Director and principal architect, Architects of Justice
Michael Rassman believes in creating building designs that are meaningful and have a positive influence on the end user.
When 36-year-old Rassman and his two business partners Alessio Lacovig and Kuba Granicki started their company in 2009, it was not their initial intention to get involved in architecture for the youth, even though it was a sector they felt passionate about.
“I suppose you might say it happened by chance,” says Rassman.
One of the first projects for the company was a library and media centre for a school in Edenglen, Gauteng. This led to the design of a library in Alexandra, and ultimately, their involvement in the SEED Library initiative, designing and implementing prefabricated libraries across South Africa using shipping containers.
“There is such need in South Africa for libraries to uplift the youth, and the SEED project clearly responds to that need,” says Rassman.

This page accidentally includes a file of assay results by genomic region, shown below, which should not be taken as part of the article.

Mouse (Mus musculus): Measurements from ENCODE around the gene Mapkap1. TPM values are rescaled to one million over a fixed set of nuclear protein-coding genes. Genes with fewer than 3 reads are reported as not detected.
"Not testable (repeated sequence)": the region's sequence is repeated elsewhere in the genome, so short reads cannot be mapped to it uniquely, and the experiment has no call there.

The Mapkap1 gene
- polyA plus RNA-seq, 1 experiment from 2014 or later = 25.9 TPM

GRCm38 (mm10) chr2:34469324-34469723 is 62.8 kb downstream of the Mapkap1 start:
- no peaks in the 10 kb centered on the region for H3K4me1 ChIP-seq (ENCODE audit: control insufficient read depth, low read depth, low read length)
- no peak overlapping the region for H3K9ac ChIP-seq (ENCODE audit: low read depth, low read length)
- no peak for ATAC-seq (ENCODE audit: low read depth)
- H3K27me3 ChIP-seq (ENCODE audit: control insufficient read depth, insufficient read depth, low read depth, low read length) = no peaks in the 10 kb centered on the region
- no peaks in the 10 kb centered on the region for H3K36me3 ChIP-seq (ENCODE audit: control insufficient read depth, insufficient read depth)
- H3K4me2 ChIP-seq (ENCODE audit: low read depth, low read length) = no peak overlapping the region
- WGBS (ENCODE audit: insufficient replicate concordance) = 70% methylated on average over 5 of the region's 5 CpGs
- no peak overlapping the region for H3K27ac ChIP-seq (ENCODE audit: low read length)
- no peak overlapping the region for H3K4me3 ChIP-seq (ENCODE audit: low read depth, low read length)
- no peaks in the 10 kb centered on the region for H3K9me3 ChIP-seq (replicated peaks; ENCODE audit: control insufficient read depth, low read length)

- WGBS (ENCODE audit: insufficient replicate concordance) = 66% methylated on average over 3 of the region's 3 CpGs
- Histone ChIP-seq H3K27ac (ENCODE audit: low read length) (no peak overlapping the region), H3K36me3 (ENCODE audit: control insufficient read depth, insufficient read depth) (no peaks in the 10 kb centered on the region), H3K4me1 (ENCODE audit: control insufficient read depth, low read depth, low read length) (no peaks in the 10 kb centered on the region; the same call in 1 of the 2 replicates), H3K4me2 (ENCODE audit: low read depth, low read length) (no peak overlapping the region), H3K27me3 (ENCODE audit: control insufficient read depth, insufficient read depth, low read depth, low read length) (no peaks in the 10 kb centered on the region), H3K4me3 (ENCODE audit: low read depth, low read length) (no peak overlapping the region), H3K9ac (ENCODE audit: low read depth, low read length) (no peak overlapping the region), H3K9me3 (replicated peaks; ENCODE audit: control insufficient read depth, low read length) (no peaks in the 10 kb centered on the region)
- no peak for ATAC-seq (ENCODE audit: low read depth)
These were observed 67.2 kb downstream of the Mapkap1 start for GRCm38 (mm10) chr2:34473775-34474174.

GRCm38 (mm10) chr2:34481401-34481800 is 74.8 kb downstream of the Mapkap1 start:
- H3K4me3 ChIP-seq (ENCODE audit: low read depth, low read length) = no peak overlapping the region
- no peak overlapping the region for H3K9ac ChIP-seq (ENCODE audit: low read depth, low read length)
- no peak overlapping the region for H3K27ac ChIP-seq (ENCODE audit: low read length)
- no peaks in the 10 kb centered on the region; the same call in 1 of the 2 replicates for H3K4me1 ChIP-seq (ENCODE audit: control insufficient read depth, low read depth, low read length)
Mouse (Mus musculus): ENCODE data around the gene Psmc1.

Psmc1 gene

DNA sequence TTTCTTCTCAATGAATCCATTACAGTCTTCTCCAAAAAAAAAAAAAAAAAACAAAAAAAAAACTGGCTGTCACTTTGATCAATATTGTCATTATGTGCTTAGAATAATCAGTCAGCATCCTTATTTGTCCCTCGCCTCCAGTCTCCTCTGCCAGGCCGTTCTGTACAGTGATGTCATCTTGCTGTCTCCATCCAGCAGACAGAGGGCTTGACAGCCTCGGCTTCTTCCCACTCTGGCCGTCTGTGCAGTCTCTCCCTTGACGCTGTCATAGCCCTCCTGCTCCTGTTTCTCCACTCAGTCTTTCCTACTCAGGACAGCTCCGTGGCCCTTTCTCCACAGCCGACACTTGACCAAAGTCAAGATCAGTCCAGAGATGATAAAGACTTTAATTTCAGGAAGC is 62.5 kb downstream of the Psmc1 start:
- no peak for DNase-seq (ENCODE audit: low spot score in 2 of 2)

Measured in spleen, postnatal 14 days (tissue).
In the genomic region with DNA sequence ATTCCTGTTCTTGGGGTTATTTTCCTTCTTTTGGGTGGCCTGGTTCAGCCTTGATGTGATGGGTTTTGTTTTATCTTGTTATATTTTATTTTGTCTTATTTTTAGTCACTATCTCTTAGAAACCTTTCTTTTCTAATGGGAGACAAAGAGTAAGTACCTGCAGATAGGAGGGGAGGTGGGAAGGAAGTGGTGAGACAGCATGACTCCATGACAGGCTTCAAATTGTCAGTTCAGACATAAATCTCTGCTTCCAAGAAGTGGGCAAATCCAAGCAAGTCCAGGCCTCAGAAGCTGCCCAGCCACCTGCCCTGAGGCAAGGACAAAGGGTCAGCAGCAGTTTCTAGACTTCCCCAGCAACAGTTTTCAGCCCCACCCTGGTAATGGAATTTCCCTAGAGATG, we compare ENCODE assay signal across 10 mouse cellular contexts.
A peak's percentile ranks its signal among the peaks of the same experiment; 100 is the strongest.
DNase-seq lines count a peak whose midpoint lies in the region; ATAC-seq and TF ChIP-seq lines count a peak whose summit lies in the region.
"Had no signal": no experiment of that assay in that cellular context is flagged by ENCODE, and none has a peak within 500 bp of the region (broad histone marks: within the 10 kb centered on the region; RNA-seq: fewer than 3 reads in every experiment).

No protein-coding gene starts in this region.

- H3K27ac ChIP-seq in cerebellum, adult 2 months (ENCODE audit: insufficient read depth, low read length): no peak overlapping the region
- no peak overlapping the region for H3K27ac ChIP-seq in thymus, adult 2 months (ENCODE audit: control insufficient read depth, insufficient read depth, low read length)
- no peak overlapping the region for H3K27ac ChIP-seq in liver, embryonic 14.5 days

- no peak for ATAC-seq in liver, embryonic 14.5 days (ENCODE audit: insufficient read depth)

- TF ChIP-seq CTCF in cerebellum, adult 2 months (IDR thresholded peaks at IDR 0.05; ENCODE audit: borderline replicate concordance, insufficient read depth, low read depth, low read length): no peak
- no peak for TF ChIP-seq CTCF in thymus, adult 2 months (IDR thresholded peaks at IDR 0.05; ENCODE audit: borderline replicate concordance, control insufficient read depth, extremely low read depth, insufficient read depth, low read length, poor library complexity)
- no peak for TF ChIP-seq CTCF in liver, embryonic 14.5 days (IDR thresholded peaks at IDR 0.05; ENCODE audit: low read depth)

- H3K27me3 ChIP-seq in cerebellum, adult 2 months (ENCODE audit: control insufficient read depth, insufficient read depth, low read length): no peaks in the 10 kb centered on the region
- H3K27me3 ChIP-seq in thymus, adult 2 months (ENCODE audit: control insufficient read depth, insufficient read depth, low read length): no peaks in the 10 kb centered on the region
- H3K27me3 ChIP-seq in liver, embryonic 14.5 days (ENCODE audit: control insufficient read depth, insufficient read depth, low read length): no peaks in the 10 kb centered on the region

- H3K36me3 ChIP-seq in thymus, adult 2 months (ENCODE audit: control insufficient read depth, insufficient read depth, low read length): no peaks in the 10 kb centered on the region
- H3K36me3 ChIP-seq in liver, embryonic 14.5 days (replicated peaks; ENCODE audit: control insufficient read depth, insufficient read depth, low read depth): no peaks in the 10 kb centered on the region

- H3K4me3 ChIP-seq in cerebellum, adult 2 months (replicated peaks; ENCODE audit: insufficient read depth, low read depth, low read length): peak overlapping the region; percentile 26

The SEED libraries have won numerous awards for design and architectural merit and the concept is well recognised for the role it plays enhancing child literacy.
In support of this, Architects of Justice have designed the Micro SEED library, a smaller, more cost-effective alternative to the SEED library.
Essentially a steel frame building with self-supporting insulated panels, the Micro SEED is prefabricated and flat-packed onto the back of a single truck for delivery, and can be assembled almost anywhere, no heavy machinery required. They can be on site within a week, thereby reducing the hassle of procurement processes, and create a temporary solution to the enormous lack of educational facilities in South Africa.
The project has taken off well, and is funded across the country by several non-profit organisations like Breadline Africa and the Nelson Mandela Day Initiative, as well as Shout SA, Talk Radio 702 and Exclusive Books. — Linda Doke